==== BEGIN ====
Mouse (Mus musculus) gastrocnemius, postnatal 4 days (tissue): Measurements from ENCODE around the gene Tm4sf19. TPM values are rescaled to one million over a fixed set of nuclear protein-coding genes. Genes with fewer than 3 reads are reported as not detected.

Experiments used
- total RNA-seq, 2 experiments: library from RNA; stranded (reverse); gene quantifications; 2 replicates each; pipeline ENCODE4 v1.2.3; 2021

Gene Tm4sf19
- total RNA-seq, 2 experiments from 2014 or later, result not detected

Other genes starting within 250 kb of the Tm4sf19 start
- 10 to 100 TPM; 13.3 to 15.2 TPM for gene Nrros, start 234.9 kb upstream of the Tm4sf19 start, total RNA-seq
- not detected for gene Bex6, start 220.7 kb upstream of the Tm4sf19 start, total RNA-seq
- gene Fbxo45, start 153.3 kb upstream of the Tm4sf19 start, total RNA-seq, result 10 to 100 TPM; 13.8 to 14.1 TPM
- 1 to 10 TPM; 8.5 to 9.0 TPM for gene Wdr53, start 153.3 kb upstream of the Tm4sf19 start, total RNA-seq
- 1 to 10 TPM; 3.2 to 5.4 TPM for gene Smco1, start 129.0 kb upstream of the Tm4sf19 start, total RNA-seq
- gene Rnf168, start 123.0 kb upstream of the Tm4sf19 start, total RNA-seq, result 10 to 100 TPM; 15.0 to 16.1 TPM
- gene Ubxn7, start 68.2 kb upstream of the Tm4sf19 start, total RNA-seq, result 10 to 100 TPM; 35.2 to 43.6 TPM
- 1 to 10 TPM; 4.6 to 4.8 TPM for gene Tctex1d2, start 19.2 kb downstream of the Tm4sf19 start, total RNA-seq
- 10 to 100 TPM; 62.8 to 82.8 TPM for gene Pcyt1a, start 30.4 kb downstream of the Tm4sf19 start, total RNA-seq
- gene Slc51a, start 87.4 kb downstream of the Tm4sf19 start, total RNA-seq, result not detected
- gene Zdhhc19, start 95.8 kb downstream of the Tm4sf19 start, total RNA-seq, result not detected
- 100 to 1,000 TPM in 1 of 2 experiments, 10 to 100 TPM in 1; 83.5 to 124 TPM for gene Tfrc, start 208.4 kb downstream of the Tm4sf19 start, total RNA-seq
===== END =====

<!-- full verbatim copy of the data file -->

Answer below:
Mouse (Mus musculus) gastrocnemius, postnatal 4 days (tissue): Measurements from ENCODE around the gene Tm4sf19. TPM values are rescaled to one million over a fixed set of nuclear protein-coding genes. Genes with fewer than 3 reads are reported as not detected.

Experiments used
- total RNA-seq, 2 experiments: library from RNA; stranded (reverse); gene quantifications; 2 replicates each; pipeline ENCODE4 v1.2.3; 2021

Gene Tm4sf19
- total RNA-seq, 2 experiments from 2014 or later, result not detected

Other genes starting within 250 kb of the Tm4sf19 start
- 10 to 100 TPM; 13.3 to 15.2 TPM for gene Nrros, start 234.9 kb upstream of the Tm4sf19 start, total RNA-seq
- not detected for gene Bex6, start 220.7 kb upstream of the Tm4sf19 start, total RNA-seq
- gene Fbxo45, start 153.3 kb upstream of the Tm4sf19 start, total RNA-seq, result 10 to 100 TPM; 13.8 to 14.1 TPM
- 1 to 10 TPM; 8.5 to 9.0 TPM for gene Wdr53, start 153.3 kb upstream of the Tm4sf19 start, total RNA-seq
- 1 to 10 TPM; 3.2 to 5.4 TPM for gene Smco1, start 129.0 kb upstream of the Tm4sf19 start, total RNA-seq
- gene Rnf168, start 123.0 kb upstream of the Tm4sf19 start, total RNA-seq, result 10 to 100 TPM; 15.0 to 16.1 TPM
- gene Ubxn7, start 68.2 kb upstream of the Tm4sf19 start, total RNA-seq, result 10 to 100 TPM; 35.2 to 43.6 TPM
- 1 to 10 TPM; 4.6 to 4.8 TPM for gene Tctex1d2, start 19.2 kb downstream of the Tm4sf19 start, total RNA-seq
- 10 to 100 TPM; 62.8 to 82.8 TPM for gene Pcyt1a, start 30.4 kb downstream of the Tm4sf19 start, total RNA-seq
- gene Slc51a, start 87.4 kb downstream of the Tm4sf19 start, total RNA-seq, result not detected
- gene Zdhhc19, start 95.8 kb downstream of the Tm4sf19 start, total RNA-seq, result not detected
- 100 to 1,000 TPM in 1 of 2 experiments, 10 to 100 TPM in 1; 83.5 to 124 TPM for gene Tfrc, start 208.4 kb downstream of the Tm4sf19 start, total RNA-seq